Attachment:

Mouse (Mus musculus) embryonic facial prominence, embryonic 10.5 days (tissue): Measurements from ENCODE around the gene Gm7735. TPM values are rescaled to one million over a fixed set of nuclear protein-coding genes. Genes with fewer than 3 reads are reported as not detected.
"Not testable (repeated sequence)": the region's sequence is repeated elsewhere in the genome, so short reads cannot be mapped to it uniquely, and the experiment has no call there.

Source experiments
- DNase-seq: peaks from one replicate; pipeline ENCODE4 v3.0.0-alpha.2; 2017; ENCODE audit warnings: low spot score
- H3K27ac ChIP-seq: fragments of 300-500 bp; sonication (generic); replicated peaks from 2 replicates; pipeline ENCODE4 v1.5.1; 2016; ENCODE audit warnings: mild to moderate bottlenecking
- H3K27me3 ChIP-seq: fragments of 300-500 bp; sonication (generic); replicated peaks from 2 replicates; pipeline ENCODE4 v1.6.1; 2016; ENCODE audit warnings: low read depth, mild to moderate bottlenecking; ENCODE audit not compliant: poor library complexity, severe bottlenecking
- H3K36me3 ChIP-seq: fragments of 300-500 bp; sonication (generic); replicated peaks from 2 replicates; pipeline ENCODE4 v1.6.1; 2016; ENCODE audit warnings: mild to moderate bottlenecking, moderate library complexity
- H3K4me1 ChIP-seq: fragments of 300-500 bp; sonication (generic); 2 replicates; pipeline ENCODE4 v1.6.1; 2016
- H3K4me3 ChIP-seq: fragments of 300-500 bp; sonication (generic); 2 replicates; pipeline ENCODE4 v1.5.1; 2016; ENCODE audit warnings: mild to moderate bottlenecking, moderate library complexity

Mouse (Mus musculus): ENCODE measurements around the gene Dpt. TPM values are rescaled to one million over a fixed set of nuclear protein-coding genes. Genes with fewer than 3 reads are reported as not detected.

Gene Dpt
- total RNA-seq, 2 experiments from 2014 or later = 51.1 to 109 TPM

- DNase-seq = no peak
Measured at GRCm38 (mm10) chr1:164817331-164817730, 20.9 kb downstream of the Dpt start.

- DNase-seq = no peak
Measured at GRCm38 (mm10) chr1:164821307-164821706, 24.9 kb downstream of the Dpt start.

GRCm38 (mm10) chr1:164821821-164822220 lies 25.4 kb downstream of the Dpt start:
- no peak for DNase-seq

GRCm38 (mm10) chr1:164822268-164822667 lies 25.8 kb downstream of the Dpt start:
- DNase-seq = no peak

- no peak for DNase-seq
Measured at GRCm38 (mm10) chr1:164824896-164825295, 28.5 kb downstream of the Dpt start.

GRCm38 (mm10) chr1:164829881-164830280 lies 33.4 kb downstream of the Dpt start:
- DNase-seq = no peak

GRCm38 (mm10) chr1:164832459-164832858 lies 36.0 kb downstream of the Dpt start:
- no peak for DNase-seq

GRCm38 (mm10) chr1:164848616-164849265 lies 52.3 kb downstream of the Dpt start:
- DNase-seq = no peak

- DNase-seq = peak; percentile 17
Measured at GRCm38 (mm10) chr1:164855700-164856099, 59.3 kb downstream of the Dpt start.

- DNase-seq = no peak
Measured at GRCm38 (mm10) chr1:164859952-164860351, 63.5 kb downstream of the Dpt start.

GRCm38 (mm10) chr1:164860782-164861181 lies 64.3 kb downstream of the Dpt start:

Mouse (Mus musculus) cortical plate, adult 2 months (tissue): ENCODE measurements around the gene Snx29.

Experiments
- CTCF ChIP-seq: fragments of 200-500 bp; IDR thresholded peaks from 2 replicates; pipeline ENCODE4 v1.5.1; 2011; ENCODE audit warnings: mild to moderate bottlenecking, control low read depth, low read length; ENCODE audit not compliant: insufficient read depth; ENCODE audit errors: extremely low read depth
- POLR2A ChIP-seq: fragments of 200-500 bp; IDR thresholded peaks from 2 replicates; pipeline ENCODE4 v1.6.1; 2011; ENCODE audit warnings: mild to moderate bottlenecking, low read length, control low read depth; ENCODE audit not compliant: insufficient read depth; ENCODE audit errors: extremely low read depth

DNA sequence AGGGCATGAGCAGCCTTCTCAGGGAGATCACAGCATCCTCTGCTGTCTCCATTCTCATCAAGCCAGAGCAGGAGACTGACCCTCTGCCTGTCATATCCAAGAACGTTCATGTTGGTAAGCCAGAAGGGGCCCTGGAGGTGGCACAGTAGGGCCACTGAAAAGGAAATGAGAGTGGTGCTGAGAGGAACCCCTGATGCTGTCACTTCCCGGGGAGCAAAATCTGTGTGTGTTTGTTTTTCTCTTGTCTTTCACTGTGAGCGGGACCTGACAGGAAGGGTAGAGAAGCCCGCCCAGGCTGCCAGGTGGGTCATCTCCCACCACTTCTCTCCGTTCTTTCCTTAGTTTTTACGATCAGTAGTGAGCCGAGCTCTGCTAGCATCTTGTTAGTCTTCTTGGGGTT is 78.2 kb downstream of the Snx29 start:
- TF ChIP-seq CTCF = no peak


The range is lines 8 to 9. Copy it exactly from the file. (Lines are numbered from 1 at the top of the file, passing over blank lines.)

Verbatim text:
- H3K4me1 ChIP-seq: fragments of 300-500 bp; sonication (generic); 2 replicates; pipeline ENCODE4 v1.6.1; 2016
- H3K4me3 ChIP-seq: fragments of 300-500 bp; sonication (generic); 2 replicates; pipeline ENCODE4 v1.5.1; 2016; ENCODE audit warnings: mild to moderate bottlenecking, moderate library complexity